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Decoding the Fan Specification

CFM, RPM, Static Pressure, Explained

Fan specification can be hard to decode, learn what you need to know before picking a computer box, and installing your new computer fans.

Episode #4-29 released on April 5, 2014

Fans, more specifically computer fans, can be very difficult to decode, and a lot of information is a mystery to people looking to purchase the correct fan for their computer. This episode will help you out with some of the common information you will find on a computer fan box, and the correct way to buy fans, and install them in your computer.

First, how do we calculate the correct size of a fan required?

Most fans come into 80mm, 92mm, 120mm, 140mm, 200mm, and 230mm sizes. 80mm, and 120mm being the most common fans in some computer boxes. For an 80mm fan, the holes from one corner to another will be exactly 72mm apart, for the 120mm fan, it will be 105mm apart.

Should I use static pressure fans?

Unless you are pumping air through a radiator you are not required to use static pressure fans, however, the CFM will be higher as a result in using them.

What is CFM, and how do we calculate it?

CFM stands for cubic feet per minute. It is the amount of air the is circulated by a fan. It can be calculated like this: (fan diameter)2 * (air pressure)2 / (100 * 28.51875) = air flow.

Should I have negative, positive, or neutral pressure in my computer box?

Negative air pressure will force dust into your computer from any crack, positive air pressure won't, but some of the air will not flow correctly, so going positive or negative pressure in your build is not a good idea. Better to have as much air coming in, as leaving the box to allow the hotter inside air to escape.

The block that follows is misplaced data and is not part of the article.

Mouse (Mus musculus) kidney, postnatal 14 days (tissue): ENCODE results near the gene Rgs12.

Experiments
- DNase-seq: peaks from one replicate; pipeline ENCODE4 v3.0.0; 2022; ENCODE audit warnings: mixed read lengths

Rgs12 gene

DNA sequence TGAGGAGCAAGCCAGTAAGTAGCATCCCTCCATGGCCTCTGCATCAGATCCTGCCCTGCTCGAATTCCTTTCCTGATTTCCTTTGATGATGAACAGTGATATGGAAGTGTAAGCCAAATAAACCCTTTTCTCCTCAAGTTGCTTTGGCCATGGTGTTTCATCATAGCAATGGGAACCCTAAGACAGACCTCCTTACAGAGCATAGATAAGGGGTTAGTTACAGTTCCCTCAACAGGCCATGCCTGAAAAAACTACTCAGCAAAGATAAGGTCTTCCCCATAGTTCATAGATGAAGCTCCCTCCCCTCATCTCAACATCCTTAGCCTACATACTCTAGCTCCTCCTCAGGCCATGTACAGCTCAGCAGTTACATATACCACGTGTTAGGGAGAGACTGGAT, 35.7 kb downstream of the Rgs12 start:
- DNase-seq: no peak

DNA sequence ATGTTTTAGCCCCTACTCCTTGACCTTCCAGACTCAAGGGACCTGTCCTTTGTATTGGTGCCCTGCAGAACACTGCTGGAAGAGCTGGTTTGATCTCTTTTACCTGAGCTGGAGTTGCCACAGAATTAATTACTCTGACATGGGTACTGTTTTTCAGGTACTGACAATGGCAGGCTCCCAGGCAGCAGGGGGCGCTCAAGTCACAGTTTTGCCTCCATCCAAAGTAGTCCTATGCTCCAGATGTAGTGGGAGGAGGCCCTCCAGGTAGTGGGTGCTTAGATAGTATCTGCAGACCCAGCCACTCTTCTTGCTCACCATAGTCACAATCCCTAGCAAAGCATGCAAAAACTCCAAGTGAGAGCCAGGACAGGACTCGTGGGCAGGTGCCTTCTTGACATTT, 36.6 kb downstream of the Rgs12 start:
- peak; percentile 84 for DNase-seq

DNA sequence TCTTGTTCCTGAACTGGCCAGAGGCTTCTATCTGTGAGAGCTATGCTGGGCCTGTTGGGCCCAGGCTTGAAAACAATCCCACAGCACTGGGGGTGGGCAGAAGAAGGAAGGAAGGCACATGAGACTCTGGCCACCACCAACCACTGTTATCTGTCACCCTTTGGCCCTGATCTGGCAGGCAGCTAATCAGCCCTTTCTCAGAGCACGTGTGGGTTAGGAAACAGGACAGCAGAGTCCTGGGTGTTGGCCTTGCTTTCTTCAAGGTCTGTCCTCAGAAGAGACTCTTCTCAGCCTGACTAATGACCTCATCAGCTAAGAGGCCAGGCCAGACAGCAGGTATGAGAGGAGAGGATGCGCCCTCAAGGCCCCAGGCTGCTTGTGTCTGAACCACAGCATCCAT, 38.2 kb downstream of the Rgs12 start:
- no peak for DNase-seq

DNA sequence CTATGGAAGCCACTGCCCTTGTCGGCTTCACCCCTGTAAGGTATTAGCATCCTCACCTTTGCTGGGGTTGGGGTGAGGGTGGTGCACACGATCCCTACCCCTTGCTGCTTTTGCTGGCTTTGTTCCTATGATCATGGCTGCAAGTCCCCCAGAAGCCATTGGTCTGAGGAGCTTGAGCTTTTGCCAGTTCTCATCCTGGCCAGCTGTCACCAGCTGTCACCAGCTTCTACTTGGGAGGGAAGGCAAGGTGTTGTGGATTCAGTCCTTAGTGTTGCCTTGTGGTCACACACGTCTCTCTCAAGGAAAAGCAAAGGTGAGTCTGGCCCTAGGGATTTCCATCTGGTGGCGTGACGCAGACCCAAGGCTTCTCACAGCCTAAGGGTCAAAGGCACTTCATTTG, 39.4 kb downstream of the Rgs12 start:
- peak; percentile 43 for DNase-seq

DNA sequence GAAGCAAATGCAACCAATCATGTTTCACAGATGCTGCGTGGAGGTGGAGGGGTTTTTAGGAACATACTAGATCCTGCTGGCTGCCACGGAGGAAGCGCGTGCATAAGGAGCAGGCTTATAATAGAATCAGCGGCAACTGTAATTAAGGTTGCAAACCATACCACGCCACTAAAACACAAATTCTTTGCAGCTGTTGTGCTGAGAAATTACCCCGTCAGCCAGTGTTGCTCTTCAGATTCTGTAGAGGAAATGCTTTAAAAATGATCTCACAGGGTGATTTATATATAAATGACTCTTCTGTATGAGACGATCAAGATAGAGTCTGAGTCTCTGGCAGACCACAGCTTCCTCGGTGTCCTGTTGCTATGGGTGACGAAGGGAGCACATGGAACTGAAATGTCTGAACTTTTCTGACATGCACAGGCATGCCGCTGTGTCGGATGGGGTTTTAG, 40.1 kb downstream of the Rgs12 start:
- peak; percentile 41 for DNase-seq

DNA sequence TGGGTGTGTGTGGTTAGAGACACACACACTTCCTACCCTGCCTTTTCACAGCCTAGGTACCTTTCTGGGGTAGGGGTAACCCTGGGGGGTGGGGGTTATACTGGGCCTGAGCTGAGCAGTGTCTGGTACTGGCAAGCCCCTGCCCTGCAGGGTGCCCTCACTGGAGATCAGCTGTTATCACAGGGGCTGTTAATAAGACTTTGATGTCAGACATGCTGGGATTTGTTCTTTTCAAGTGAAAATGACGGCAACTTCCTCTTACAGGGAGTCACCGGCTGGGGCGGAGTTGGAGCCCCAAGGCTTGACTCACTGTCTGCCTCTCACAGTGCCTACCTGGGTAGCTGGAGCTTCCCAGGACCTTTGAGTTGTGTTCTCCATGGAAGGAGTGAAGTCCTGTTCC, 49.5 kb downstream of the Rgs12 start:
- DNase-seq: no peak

What size should my fans be?

If you already have your computer box, then it may be too late. If you are in the market for a computer box, determine the task requirement first. If you are doing high performance tasks, planning on playing video games, or need a computer that makes very little noise, bigger is better. Bigger fans have a higher CFM, and need less RPM in order to achieve this, in return they make very little noise. For computers where the tasks will be light, or the noise output is not an issue, you may consider using fans as small as 80mm, but I personally would not recommend any smaller due to the high output of modern processors and graphics cards.

What direction is the intake of a computer fan?

Installing a fan is imperative, but short of plugging it in, and feeling the wind blow, which direction does the air flow? From the open end to the closed end.

I have my computer box, I have my fans I need, in what direction should air flow?

There is a fairly good reason why computer boxes have air flowing from the side and front in, and out through the back, and top, and this is because it respects many of the laws of thermal transfer of heat. Hot air rises, and using this to your advantage makes your computer cooler. Front and side fans should always intake air, and the rear and tops should be for exhaust. I personally leave an 8 to 12 inch space behind my computer to allow it to breathe, and this in turns allow my computer rig to be cooler as a result.

Host : Steve Smith | Music : Jonny Lee Hart | Editor : Steve Smith | Producer : Zed Axis Productions

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